How to pitch yourself and your ideas: 6 tips from former ‘Dragon’ Jenny Campbell
Jenny Campbell, Founder and CEO of YourCash Europe, is a British entrepreneur with a solid-gold international reputation. As a former backer on Dragon’s Den, Jenny knows exactly what factors can make or break a pitch and she’s given us the lowdown.
If you’re starting out in business and want to take your idea from the bedroom to the boardroom, here are Jenny’s top tips on how to get investment for yourself and your idea.
1. The devil’s in the details
When someone pitches, it’s amazing how they sometimes talk and talk and talk - without actually saying anything. You need to be really clear about what it is you are offering and what you want from an investment. You will be asked lots of questions – be sure you know your offering inside out!
You need to have:
- A clear idea. What does your product or service do?
- A strong argument for your product or service. What is the benefit of it? Does it already exist? Are you improving on something that already exists or doing something brand new? (The latter is extremely rare!)
- A financial plan that shows potential.
- An idea that actually needs investment so, for example, not a lifestyle product that is limited to being local. It has to have the capacity to grow.
- A plan on how your idea will become national… Or international.
An exit plan. Be clear about how an investor will get their money back. They’ll be looking for a return of 3-5 times their initial investment in 3-5 years.
Try testing your idea with friends and family. Do a 60-second pitch and see if they understand what your role is, what makes your idea unique and how it will work. If they do, you could be onto a winner.
2. Be confident
It’s really important in a pitch to project yourself with confidence. But don’t be over-confident... Nobody likes that.
Someone like me looks to invest not only in a product or service that they like and understand but also, crucially, in a person they can believe in.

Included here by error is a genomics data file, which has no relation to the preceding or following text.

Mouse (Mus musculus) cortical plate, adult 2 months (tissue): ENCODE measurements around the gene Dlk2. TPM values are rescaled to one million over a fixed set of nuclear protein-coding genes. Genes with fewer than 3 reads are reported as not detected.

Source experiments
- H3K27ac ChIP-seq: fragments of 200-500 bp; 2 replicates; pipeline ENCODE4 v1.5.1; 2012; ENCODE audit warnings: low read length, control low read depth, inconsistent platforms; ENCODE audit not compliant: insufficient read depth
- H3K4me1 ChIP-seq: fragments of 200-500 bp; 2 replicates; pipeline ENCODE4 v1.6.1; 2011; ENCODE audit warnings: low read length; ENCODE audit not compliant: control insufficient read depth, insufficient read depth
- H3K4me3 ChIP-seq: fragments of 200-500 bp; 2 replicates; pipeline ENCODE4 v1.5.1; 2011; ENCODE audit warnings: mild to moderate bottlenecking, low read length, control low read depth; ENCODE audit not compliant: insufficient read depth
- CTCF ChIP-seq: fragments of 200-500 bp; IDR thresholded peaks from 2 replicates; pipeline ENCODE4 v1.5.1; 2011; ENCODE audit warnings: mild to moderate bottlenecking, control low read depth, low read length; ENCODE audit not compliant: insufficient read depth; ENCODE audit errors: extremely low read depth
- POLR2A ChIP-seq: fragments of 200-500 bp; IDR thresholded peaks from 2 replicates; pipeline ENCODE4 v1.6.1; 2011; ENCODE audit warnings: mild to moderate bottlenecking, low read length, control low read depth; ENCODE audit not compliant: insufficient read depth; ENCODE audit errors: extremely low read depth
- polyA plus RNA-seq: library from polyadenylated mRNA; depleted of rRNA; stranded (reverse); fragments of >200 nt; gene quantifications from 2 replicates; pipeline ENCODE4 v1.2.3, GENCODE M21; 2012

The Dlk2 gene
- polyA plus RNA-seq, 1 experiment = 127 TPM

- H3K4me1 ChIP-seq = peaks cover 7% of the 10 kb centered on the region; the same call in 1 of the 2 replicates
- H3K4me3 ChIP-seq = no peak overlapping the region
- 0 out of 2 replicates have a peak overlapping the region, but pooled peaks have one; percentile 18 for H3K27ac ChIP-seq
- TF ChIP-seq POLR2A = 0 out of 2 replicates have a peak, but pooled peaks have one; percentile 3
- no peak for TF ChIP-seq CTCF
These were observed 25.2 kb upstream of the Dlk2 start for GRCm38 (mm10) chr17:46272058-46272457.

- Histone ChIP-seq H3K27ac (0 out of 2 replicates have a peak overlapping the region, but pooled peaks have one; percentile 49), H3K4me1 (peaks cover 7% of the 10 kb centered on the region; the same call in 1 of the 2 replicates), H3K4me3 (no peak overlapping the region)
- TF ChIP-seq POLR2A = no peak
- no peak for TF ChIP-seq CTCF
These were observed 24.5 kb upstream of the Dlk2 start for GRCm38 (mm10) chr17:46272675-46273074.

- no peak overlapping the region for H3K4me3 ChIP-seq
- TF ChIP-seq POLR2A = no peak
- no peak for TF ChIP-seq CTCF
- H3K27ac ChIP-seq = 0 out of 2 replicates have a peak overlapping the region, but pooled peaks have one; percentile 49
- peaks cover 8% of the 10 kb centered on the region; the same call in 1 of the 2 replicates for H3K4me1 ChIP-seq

3. Swallow your pride
Any budding entrepreneur needs to know their own strengths and weaknesses. Acknowledging the gaps in your own skillset means you can fill them with the expertise of others, and it shows maturity as you know what you need to improve on.
I fill my own knowledge gaps by recruiting people with complementary skills. You can seek out advice on specific areas you’re not sure about, e.g. sales, marketing or a particular industry by networking and reaching out to others. Don’t just work with people who are the mirror-image of yourself; there is strength in diversity and different experiences. Look inwards… It can pay off to recognise that you can’t do it all yourself.
4. Avoid these common pitfalls
- Don’t talk jargon. Don’t feel the need to cram your pitch with business buzzwords that don’t actually mean anything.
- Don’t assume knowledge. It’s safer to presume that someone has no prior knowledge or information about you or your area of business. Whilst you should also never be patronising, presume that they don’t have all the knowledge of your market that you do.
- Don’t waffle. Over-explaining yourself or including insignificant details in your pitch can make people switch off.
5. Do the prep work
A great way to provide just the right amount of detail is to write an ‘executive summary’ that can be sent to a backer ahead of a first meeting. This can be a one-page version of your elevator pitch that clearly states your idea and what you are looking for from investment or support.
You should also research yourself on social media. Remember, if you have open social media accounts these are your public image. Do they make the right impression of your personal brand?
6. Get connected
Starting your own business or enterprise can be a lonely place. Network, find others who are in the industry and find local business accelerator programmes offered through banks. Don’t isolate yourself, because you will grow and learn from others.
And some final words from Jenny:
Entrepreneurship is alive and kicking in the UK and young people are its future, but don’t assume you’ll be a millionaire by the age of 30.
Sometimes it may be better to work first in a middle-sized or small organisation to learn entrepreneurial skills on the job before launching your own business as a side hustle like Terri here… and one day maybe making it big!